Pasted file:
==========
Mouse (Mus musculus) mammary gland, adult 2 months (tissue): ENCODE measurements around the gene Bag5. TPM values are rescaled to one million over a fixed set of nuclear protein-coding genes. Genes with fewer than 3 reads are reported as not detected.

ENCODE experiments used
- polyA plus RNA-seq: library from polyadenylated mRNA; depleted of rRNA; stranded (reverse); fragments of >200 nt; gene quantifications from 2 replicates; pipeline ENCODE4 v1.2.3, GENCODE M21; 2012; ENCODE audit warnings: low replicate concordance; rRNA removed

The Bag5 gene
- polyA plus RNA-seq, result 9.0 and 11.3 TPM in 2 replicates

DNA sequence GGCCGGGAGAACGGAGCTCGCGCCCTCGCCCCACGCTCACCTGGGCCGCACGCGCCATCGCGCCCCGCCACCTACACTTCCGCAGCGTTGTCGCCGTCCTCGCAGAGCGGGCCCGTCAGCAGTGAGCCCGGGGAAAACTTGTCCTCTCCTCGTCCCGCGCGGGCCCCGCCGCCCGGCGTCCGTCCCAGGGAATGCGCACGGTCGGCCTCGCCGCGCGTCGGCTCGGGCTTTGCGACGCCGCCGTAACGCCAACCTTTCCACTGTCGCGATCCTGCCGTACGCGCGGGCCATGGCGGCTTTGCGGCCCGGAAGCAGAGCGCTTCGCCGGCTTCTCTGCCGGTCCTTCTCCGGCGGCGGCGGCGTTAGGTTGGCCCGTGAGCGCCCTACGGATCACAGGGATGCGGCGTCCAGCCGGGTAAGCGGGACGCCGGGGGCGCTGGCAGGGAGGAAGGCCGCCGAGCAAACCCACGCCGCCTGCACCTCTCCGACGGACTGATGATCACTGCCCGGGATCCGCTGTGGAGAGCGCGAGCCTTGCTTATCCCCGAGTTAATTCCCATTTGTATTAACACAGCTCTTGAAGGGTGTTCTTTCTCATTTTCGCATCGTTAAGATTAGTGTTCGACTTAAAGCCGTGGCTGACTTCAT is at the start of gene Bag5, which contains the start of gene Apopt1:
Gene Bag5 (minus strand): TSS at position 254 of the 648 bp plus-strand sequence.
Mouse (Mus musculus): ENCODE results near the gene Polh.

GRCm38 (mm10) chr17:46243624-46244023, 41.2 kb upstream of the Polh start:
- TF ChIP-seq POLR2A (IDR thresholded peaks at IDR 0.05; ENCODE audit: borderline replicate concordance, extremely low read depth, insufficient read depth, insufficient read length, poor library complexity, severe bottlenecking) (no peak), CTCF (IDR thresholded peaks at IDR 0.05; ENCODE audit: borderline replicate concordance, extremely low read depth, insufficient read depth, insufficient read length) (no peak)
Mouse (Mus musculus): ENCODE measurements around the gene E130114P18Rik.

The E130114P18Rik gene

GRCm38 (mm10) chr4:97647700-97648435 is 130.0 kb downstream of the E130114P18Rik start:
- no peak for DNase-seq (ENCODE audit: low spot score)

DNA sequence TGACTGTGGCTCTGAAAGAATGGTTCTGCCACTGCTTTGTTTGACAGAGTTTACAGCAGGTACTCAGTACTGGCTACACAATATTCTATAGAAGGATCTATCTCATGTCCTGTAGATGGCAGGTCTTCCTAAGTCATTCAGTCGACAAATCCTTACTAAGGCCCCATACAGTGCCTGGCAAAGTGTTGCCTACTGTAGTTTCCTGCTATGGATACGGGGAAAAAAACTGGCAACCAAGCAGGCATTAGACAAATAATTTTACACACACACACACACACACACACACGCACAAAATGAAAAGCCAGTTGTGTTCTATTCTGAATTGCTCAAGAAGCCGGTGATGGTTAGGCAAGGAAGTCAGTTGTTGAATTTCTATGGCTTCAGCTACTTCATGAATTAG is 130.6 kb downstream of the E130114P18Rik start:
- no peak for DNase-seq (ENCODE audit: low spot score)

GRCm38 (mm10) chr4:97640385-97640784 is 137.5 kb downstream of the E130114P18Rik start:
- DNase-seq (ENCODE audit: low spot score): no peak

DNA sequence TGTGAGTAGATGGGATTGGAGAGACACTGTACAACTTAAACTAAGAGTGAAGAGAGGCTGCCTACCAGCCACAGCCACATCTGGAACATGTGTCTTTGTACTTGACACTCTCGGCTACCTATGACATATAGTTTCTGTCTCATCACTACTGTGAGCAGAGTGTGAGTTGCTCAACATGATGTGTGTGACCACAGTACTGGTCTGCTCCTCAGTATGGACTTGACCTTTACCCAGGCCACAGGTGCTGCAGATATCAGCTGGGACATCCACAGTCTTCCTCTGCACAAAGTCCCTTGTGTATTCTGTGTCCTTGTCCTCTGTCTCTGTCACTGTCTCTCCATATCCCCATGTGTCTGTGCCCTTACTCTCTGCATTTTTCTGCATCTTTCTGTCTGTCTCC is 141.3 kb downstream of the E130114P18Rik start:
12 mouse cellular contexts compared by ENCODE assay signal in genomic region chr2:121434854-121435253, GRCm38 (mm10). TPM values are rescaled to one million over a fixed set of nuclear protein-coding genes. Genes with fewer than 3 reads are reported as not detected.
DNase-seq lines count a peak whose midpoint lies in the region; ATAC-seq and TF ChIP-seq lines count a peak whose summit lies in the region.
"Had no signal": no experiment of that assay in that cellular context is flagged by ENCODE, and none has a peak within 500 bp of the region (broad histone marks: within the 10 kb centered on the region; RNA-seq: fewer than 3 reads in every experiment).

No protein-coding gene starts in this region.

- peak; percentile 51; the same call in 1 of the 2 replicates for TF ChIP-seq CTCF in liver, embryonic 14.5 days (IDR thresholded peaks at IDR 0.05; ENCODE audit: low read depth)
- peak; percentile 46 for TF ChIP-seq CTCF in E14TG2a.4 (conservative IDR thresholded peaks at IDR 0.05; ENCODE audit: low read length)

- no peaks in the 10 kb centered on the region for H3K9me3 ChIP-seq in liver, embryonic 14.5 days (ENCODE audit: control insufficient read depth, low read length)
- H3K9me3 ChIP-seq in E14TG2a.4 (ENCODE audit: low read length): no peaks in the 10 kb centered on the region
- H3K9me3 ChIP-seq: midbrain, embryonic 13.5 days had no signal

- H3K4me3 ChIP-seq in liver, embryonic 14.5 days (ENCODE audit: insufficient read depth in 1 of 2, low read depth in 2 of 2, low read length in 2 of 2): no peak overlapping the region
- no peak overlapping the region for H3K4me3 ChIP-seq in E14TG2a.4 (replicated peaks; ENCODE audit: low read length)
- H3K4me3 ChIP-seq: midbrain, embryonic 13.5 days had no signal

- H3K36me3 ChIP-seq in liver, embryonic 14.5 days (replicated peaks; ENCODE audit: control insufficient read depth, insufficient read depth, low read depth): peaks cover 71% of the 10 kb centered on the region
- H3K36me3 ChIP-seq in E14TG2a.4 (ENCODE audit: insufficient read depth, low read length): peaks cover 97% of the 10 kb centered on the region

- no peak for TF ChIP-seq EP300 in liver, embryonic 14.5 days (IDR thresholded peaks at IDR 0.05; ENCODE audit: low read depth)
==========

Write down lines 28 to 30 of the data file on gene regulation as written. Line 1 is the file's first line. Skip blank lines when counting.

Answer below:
- H3K9me3 ChIP-seq: midbrain, embryonic 13.5 days had no signal

- H3K4me3 ChIP-seq in liver, embryonic 14.5 days (ENCODE audit: insufficient read depth in 1 of 2, low read depth in 2 of 2, low read length in 2 of 2): no peak overlapping the region
- no peak overlapping the region for H3K4me3 ChIP-seq in E14TG2a.4 (replicated peaks; ENCODE audit: low read length)